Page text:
3.4.1. There is no claim that corruption has been totally eradicated. The claim is that “this is only the beginning.” And the phrase “freedom from corruption” echoes what is said in the first paragraph of the 2015 Index of Economic Freedom.
    *****

    • Sir edgar / Joe,

      May I re-post this comment in raissa’s blog in response to a Marcos die hard loyalist who is calling all anti-Marcos all kinds of derisive names.

      With proper attribution, of course from you and Joe’s blog.

    • nielsky says:

      Notice how #3 is a dead giveaway. It literally accounts for the failure of the Daang Matuwid so it has to be rehashed, it has to be recast to what we call “semantic satiation” [euphemism for over and over].

      Edgar Lores here, in some desperate attempt to prove a claim uses authority. Incidentally, in philosophy, the argument from authority is the weakest argument. Am I the only who cannot understand that part he calls ‘bolding mine’ as if to show or pretend these were his own points/ideas and yet part of the quoted texts? Educate us, please.

      Then of course, shifting from the rather weak argument from authority, he pitted texts in the post and the SONA as if they cancel each other out but the lines are just indicatively blurred. He failed to show the fine lines out of his laziness to integrate than in mere sweeping generalities.

      Hard to digest, you mean?

  11. nielsky says:

    http://politics.com.ph/pnoy-replaces-embattled-erc-head-ducut/

    ——

    This comes as a sigh of relief although it has taken far too long to decide. The worrisome game is that more of the same might soon come into the surface on the corrupt part.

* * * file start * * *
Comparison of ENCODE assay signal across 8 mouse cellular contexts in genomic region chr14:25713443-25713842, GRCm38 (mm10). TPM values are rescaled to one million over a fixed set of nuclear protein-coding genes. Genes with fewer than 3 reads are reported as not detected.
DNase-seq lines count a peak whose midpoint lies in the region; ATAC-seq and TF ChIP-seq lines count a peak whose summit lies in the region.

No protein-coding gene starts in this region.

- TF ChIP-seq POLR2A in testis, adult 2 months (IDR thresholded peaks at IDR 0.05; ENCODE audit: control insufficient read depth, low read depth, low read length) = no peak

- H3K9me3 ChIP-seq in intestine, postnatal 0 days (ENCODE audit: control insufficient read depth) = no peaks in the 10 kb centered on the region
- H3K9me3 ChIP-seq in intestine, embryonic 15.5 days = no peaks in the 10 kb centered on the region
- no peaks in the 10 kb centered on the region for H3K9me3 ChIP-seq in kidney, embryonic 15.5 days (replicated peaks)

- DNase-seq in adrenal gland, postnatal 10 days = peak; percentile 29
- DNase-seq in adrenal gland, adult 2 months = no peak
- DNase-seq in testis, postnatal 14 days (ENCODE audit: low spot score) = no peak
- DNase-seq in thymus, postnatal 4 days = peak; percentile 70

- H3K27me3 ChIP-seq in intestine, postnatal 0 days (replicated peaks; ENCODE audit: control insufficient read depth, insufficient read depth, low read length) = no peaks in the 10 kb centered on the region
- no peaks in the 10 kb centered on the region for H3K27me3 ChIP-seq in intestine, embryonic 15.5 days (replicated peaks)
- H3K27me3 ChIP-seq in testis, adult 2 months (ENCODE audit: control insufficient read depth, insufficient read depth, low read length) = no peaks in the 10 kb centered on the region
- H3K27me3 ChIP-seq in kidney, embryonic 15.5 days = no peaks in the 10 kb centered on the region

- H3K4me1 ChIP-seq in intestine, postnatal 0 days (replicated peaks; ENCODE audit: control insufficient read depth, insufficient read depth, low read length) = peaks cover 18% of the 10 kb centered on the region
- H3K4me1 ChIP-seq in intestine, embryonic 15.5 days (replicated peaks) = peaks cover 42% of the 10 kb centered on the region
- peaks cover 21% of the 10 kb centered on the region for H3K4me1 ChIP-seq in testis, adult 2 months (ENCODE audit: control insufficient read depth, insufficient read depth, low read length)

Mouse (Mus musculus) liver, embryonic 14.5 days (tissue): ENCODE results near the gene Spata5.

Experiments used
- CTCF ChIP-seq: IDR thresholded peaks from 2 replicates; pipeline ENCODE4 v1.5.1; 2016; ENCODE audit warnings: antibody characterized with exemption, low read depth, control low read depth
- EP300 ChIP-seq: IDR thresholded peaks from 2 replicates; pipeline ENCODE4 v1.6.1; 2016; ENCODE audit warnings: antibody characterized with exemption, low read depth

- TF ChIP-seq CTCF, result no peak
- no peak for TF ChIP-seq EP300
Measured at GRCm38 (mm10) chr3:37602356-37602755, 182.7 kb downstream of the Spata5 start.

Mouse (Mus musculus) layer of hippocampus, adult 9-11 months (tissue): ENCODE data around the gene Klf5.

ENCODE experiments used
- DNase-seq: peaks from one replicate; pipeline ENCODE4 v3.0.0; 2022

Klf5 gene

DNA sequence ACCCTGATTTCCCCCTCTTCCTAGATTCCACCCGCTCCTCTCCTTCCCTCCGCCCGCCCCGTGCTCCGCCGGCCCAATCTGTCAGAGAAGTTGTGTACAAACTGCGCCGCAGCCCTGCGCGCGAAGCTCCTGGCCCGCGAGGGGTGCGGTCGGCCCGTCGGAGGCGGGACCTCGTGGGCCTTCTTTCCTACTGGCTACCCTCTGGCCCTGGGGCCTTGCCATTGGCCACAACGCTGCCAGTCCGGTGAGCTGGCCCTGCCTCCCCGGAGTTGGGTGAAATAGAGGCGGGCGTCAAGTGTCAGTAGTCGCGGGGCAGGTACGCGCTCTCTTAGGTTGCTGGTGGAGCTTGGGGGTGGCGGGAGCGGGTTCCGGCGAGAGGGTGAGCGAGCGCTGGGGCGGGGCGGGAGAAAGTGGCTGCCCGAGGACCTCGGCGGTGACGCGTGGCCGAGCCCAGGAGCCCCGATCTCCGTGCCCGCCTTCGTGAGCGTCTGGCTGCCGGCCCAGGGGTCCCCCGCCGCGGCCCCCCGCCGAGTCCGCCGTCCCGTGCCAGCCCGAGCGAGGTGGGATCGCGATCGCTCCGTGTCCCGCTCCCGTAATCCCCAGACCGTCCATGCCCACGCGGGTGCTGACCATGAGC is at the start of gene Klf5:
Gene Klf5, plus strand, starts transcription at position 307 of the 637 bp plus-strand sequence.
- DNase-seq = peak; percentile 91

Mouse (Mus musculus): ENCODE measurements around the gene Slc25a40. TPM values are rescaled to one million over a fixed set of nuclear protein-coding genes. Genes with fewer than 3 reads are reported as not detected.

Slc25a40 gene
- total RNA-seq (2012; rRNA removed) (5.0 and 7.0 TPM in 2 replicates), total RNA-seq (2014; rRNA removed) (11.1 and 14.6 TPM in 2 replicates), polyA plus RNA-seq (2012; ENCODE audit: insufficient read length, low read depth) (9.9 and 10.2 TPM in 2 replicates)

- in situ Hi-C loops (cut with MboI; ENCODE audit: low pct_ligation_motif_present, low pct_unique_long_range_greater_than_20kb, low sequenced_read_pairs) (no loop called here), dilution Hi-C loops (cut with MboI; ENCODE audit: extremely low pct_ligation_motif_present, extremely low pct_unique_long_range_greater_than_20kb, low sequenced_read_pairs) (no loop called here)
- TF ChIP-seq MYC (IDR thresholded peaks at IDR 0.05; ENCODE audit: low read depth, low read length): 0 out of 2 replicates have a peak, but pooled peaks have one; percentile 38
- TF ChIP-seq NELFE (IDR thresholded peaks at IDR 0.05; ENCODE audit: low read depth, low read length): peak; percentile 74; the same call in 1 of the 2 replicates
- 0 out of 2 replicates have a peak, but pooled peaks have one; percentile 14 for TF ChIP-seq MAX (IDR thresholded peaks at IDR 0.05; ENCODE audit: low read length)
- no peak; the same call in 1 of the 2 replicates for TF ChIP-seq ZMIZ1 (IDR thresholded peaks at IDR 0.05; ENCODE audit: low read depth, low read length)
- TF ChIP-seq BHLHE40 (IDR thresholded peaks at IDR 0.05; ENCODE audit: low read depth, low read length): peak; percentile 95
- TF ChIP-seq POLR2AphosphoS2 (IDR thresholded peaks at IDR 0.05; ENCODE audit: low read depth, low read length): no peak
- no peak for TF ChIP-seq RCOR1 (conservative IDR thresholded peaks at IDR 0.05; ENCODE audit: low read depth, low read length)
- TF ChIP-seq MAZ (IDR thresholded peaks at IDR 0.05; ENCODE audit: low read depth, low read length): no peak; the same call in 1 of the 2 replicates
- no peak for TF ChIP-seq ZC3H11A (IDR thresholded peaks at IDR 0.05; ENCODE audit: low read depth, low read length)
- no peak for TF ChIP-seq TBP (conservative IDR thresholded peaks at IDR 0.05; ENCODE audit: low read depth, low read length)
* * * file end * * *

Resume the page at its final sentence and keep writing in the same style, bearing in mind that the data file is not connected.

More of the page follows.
• Johnny Lin says:

      She was replaced because her tenure ended. She was not suspended at all

      • nielsky says:

        Perhaps, look where the needle points to. The headline is ’embattled erc head’. Other reports likewise point that the Ombudsman has found probable cause against her. My drift is on the accountability part if we even care to see it that way but I do think that we should.

      • She was a GMA appointee, I think. Is that a constitutional tenure, one that can’t be replaced before the end of such tenure unless impeached? I remember she served first the remaining years of her predecessor before serving her own… I wish I could make a research on that. She allegedly made decisions in favor of an alleged dummy (of the former FG )in the power supply, now the newest addition to the list of Philippine billionaires, if my scant info serves me right. A full research is needed.

        • nielsky says:

          The pattern of resignations, intended or otherwise, seems to be unfolding in the bureaucracy now. We can just take a mental note for now.

  12. nielsky says:

    http://www.tradingeconomics.com/philippines/rating

    ——

    It might interest us to see the borrowing side of the ledger which still perhaps lack a desired level of ‘punctuality’.

  13. nielsky says:

    http://politicsforbreakfast.blogspot.de/2015/07/aquinos-legacy-exclusive-growth.html?m=1

    ——

    Some evidence-based readings also help shape our worldviews but truth has its own discourse.

  14. josephivo says:

    This article is a missed chance. Indeed this administration was not perfect. Indeed Filipino political culture didn’t make a U-turn. Indeed dreaming of being a first world country is still utopian. But of the language and the trapo smell of the arguments rather confirms Joeam’s readers in their believes than to make them think of improvement opportunities.